Android users should get the new Google Pixel Buds (2020)
The Google Pixel Buds (2020) rival Apple’s design aesthetic and introduce new features to the true wireless space, like live translation. As Adam stated in the full review, this is the best charging case we’ve seen to date: it isn’t over engineered and functions smoothly.
Google Pixel Buds (2020)Full Review
It supports wireless charging and includes a USB-C cable for analog top-ups. Just 10 minutes in the case yields two hours of listening, and the case holds 24 hours of charge. In sum, you’ll never be without your music. The earbuds are handsome and elegant; they retain a thin build that sits flush with the ear. Seeing how the housing diameter is larger than average, exceptionally small ears may be pained after less than an hour of listening. Most ears, though, should be comfortable for at least an hour.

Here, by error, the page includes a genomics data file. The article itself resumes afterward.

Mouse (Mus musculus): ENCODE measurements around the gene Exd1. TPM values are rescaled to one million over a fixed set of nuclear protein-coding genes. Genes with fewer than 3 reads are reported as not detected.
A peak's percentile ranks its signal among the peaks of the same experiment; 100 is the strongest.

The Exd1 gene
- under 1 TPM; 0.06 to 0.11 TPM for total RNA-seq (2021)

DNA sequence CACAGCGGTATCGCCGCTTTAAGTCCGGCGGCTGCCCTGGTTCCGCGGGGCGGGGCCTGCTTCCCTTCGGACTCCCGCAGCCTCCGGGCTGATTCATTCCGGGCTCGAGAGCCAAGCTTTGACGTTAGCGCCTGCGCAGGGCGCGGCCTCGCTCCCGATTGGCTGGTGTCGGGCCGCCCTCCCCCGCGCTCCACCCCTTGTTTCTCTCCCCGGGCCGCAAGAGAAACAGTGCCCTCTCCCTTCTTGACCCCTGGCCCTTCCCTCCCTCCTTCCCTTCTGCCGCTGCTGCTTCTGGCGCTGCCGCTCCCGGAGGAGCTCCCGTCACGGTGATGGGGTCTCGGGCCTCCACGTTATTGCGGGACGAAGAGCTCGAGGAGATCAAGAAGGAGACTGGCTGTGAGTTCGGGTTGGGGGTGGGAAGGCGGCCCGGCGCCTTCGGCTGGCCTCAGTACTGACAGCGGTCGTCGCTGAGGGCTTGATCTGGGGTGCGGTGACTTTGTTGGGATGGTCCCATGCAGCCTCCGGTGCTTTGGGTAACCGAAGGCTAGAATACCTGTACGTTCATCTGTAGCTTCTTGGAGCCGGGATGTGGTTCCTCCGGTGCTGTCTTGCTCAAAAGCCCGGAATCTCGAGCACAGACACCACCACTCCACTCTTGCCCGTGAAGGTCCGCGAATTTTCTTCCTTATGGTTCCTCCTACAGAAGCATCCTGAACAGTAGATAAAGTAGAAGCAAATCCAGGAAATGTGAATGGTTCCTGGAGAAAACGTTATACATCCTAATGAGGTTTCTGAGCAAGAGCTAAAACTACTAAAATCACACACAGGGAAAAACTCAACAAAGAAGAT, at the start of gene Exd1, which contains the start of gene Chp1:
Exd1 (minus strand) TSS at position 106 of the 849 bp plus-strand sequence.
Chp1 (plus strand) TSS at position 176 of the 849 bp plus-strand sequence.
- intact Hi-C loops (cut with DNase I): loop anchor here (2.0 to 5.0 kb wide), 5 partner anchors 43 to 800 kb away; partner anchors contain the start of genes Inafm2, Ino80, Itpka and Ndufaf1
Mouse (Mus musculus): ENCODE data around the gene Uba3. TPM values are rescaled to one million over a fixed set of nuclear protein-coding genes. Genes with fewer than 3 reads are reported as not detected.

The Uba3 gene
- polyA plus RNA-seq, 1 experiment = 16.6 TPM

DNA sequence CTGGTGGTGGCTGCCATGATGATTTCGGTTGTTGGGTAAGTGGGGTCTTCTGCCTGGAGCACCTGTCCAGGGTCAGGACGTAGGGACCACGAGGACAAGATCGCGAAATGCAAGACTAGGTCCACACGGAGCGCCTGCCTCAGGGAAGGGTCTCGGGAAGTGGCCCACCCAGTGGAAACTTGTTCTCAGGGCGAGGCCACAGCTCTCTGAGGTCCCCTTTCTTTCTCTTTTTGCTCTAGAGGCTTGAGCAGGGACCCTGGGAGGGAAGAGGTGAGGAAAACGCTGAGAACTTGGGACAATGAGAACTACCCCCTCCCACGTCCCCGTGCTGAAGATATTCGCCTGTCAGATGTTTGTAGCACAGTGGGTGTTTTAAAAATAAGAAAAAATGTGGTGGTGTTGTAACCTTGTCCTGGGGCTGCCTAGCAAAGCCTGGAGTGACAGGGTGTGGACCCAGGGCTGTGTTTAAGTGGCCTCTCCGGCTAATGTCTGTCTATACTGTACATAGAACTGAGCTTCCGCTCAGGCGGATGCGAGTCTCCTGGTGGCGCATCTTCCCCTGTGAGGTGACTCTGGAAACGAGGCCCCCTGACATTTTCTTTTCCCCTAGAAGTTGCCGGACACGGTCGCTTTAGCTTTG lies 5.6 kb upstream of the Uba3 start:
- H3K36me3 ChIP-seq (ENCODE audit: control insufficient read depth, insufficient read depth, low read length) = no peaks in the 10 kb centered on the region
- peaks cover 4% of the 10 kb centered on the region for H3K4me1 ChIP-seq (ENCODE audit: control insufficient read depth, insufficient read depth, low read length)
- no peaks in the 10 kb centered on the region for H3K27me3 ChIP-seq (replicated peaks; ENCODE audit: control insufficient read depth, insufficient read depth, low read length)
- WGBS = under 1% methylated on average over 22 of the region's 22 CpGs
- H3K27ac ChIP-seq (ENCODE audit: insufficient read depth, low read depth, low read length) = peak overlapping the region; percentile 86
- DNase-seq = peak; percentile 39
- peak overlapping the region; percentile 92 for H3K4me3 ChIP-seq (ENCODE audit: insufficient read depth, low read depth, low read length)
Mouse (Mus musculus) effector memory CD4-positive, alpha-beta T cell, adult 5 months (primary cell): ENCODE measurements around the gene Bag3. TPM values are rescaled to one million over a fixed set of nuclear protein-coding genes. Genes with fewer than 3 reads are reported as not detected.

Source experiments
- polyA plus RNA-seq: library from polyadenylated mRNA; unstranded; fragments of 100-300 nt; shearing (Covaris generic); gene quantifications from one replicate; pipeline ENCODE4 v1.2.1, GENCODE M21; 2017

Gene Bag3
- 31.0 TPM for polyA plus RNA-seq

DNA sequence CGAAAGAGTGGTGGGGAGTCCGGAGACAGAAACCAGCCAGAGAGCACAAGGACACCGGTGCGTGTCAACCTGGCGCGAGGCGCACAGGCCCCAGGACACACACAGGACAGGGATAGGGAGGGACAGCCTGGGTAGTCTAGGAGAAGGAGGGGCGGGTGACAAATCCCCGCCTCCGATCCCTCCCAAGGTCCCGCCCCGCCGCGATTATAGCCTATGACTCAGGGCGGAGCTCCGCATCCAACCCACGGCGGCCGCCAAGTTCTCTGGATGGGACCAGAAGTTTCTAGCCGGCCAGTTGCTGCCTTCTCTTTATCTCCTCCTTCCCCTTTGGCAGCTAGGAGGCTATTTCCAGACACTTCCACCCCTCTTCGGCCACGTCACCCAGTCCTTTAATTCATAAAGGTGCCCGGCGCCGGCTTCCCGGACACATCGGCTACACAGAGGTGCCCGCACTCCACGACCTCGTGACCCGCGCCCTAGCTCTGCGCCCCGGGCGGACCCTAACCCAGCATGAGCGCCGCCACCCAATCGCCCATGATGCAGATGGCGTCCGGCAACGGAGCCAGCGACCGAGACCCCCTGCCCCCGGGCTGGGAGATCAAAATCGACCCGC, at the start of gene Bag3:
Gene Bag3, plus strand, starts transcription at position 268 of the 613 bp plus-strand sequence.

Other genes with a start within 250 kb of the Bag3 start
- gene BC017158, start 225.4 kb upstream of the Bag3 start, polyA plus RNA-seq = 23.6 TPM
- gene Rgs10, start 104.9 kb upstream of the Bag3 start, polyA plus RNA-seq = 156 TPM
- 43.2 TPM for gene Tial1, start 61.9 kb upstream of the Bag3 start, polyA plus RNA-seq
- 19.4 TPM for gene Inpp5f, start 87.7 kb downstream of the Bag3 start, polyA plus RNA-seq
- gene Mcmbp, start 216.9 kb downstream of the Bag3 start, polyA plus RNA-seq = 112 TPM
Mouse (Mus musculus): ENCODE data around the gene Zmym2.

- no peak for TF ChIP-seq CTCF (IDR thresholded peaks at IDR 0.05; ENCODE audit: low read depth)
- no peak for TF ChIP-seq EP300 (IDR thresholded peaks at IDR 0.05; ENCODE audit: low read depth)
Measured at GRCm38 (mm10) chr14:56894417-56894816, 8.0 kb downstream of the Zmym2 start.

The Pixel Buds (2020) are the closest Android users will get to a streamlined iPhone-AirPods combo.
The microphone quality is very good but can’t quite outperform what we’ve seen from the AirPods Pro. Google uses a dual-beamforming mic system and a voice-detecting accelerometer to ensure clear vocal transmission. It also effectively disregards background noise, which is great if you’re taking a call while running errands.
Google Pixel Buds (2020) microphone demo:
Live Google Translate functionality is neat, but cumbersome. You still have to reach for your phone and open the app in order to enjoy this feature. In the end, it feels like a hassle and extra step. On the bright side, translation accuracy is high as Adam stated in the review when he put Google Assistant’s Spanish knowledge to the test.